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Kenyon Martin talks about the Nets of yesteryear ... and we get some laughs

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Sometimes, it's hard to remember what it was like being a Nets fan a decade and a half ago in the swamps of Jersey, with Jason Kidd, Kenyon Martin, Richard Jefferson and Kerry Kittles running wild and Keith Van Horn bombing from the outside. They didn't win it all, but came close twice (and they even had draft picks!!)

In an interview with Adrian Wojnarowski, K-Mart offers a refresher course for those fans who experienced it and a history lesson for those who didn't. It offers not just backstage-at-the-circus gossip but hilarious commentary on some of the era's great moments.

Martin, who claims his vertical matches his age (38), talked about his time with Byron Scott and Lawrence Frank -- the former who he didn't much get along with, the latter who he thinks deserves another shot in the NBA.

He recalled how in his first season, still affected by a broken leg and ligament tear his last year in Cincinnati, he heard that Scott had questioned his work ethic.

"I went and talked to Byron," Martin said. "I went in his office, closed the door. 'Listen, this is what it is, man. I’m out here busting my ass for you, for this organization. I’m not healthy right now. Work with me. Like, don’t go to the media. Like, why you going to them, f---ing talking to them? They ain’t in here doing this s--- with us.’ "

He said Scott's preparation as a head coach was wanting and that Lawrence Frank, who he referred to as "L," was a workaholic for whom preparation was everything.  He admitted as well that he couldn't understand why the Nets never could get consistent sellout crowds at the Meadowlands, comparing it with his time at Cincinnati.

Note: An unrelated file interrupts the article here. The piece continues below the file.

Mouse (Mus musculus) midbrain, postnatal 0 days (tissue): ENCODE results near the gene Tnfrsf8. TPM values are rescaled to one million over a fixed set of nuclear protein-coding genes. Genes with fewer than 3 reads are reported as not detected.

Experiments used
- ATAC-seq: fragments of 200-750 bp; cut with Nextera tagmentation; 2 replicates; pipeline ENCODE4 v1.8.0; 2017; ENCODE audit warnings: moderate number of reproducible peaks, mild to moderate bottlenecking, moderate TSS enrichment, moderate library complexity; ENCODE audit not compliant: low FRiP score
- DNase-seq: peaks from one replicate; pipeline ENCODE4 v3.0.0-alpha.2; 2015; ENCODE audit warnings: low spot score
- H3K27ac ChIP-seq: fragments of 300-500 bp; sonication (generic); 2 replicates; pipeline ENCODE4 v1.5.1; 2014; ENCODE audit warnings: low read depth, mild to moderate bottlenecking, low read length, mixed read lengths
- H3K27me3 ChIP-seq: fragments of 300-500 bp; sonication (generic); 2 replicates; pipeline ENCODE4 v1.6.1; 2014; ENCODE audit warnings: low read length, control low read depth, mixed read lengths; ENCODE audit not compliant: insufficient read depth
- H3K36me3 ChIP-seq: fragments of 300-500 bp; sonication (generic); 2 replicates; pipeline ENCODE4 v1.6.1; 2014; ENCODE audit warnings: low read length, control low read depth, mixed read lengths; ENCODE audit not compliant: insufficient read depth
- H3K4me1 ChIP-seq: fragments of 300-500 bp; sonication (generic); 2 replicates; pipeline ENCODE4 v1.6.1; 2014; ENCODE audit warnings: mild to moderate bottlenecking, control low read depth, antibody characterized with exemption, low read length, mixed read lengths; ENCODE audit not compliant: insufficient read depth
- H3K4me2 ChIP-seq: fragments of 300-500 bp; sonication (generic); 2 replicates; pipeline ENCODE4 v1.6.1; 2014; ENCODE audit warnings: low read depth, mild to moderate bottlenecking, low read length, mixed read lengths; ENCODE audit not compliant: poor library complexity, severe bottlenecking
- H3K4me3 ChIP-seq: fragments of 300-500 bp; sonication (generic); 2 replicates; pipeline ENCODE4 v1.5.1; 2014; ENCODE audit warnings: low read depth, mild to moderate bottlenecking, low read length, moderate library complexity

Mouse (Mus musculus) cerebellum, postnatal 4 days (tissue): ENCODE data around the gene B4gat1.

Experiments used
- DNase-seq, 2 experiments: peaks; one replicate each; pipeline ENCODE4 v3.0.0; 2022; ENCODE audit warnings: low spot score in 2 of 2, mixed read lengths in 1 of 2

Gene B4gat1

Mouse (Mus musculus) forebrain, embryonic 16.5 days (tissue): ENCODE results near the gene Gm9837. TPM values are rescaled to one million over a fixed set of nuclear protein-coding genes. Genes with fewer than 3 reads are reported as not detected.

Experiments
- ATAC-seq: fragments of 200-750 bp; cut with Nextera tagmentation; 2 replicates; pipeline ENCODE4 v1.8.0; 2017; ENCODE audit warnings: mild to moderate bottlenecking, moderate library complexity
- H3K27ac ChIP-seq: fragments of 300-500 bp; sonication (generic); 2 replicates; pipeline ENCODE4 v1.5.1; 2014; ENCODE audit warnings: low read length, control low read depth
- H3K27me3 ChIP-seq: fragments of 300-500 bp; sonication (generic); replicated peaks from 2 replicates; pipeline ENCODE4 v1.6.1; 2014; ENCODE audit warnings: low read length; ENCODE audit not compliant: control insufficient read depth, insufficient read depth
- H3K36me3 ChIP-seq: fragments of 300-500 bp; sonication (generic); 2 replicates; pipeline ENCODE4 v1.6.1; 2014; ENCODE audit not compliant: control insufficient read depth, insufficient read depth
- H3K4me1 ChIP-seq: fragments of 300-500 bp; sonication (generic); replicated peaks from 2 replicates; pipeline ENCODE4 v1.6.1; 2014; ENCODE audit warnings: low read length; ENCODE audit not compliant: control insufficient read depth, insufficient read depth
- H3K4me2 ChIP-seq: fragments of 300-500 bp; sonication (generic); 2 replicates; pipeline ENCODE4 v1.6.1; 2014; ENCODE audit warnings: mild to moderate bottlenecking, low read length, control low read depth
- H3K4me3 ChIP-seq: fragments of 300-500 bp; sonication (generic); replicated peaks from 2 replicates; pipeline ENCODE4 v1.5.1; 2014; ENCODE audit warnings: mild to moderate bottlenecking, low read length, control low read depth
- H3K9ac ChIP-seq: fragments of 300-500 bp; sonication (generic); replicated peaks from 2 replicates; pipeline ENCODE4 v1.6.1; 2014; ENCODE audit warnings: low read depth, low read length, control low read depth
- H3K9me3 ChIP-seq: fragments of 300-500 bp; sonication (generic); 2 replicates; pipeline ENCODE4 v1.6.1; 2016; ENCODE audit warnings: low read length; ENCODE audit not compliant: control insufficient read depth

One of the funniest moments he recalled, was the 2004 playoffs when Tim Thomas complained about him.  Martin cut out the New York Post headline --"Whiny Tim"-- and taped it to his practice jersey for all the media to see. He also recounted how Thomas came to a Dallas club -- and had to be escorted out the back door.  He reveled in what the Nets did to the Knicks back then -- "kicked their ass ... foot-to-ass."

Martin had kind words to say about a number of people he met along with the way, but one of them was not Bruce Ratner who bought the team just as he was a free agent.  The Nets declined to offer Martin a contract, saying they would let the market detemine his value, then make a decision. After the Nuggets offered Martin a $92 million deal --and frontloaded it, the Nets declined to match.  Martin blamed Ratner, telling him later, "I feel you cheated me, you cheated us, you cheated Nets fans, you cheated everybody, man."

Martin also admitted he was sometimes his own worst enemy and recalled a meeting he had with David Stern his office on the 18th floor of the Olympic Tower on Fifth Avenue. Stern was not pleased.

"Do you think people did not give you the credit for that basketball IQ, for how you thought the game?" Woj asked. "For whatever reason: was it they had preconceived ideas of who you were? Stereotype you? It felt like you never did."

"When you throw a few f-bombs or a few four-letter words in between a statement, people tend to block out the statement and the message," Martin said.